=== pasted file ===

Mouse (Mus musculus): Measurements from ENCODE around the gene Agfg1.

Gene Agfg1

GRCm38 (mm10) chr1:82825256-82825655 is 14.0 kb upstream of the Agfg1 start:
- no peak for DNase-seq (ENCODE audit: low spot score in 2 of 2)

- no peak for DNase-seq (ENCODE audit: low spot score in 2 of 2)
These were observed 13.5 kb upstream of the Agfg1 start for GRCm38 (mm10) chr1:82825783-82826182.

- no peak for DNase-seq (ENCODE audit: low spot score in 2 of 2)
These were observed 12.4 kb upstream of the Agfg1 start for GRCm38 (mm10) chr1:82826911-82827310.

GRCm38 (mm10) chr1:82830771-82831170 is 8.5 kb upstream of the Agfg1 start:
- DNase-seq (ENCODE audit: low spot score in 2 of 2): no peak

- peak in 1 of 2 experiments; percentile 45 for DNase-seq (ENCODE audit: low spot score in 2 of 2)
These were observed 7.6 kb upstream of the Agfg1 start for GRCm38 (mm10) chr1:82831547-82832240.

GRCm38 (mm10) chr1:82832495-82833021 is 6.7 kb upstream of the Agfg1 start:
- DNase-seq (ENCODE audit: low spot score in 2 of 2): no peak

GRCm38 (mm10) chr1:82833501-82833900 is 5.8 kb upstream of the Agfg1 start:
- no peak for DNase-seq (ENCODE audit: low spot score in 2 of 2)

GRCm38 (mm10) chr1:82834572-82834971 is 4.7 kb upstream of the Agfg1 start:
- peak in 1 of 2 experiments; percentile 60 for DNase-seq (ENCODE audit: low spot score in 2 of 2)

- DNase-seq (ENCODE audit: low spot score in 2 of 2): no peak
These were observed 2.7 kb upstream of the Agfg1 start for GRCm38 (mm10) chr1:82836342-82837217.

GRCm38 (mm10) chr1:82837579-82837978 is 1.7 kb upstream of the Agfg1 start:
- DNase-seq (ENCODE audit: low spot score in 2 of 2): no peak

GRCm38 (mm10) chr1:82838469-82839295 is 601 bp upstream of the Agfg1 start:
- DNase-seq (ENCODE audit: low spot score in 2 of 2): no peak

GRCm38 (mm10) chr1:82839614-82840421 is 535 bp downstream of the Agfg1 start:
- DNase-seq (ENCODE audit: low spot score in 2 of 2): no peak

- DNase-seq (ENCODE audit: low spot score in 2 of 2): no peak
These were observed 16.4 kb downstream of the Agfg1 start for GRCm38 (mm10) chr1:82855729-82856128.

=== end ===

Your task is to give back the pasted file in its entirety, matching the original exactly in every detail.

Mouse (Mus musculus): Measurements from ENCODE around the gene Agfg1.

Gene Agfg1

GRCm38 (mm10) chr1:82825256-82825655 is 14.0 kb upstream of the Agfg1 start:
- no peak for DNase-seq (ENCODE audit: low spot score in 2 of 2)

- no peak for DNase-seq (ENCODE audit: low spot score in 2 of 2)
These were observed 13.5 kb upstream of the Agfg1 start for GRCm38 (mm10) chr1:82825783-82826182.

- no peak for DNase-seq (ENCODE audit: low spot score in 2 of 2)
These were observed 12.4 kb upstream of the Agfg1 start for GRCm38 (mm10) chr1:82826911-82827310.

GRCm38 (mm10) chr1:82830771-82831170 is 8.5 kb upstream of the Agfg1 start:
- DNase-seq (ENCODE audit: low spot score in 2 of 2): no peak

- peak in 1 of 2 experiments; percentile 45 for DNase-seq (ENCODE audit: low spot score in 2 of 2)
These were observed 7.6 kb upstream of the Agfg1 start for GRCm38 (mm10) chr1:82831547-82832240.

GRCm38 (mm10) chr1:82832495-82833021 is 6.7 kb upstream of the Agfg1 start:
- DNase-seq (ENCODE audit: low spot score in 2 of 2): no peak

GRCm38 (mm10) chr1:82833501-82833900 is 5.8 kb upstream of the Agfg1 start:
- no peak for DNase-seq (ENCODE audit: low spot score in 2 of 2)

GRCm38 (mm10) chr1:82834572-82834971 is 4.7 kb upstream of the Agfg1 start:
- peak in 1 of 2 experiments; percentile 60 for DNase-seq (ENCODE audit: low spot score in 2 of 2)

- DNase-seq (ENCODE audit: low spot score in 2 of 2): no peak
These were observed 2.7 kb upstream of the Agfg1 start for GRCm38 (mm10) chr1:82836342-82837217.

GRCm38 (mm10) chr1:82837579-82837978 is 1.7 kb upstream of the Agfg1 start:
- DNase-seq (ENCODE audit: low spot score in 2 of 2): no peak

GRCm38 (mm10) chr1:82838469-82839295 is 601 bp upstream of the Agfg1 start:
- DNase-seq (ENCODE audit: low spot score in 2 of 2): no peak

GRCm38 (mm10) chr1:82839614-82840421 is 535 bp downstream of the Agfg1 start:
- DNase-seq (ENCODE audit: low spot score in 2 of 2): no peak

- DNase-seq (ENCODE audit: low spot score in 2 of 2): no peak
These were observed 16.4 kb downstream of the Agfg1 start for GRCm38 (mm10) chr1:82855729-82856128.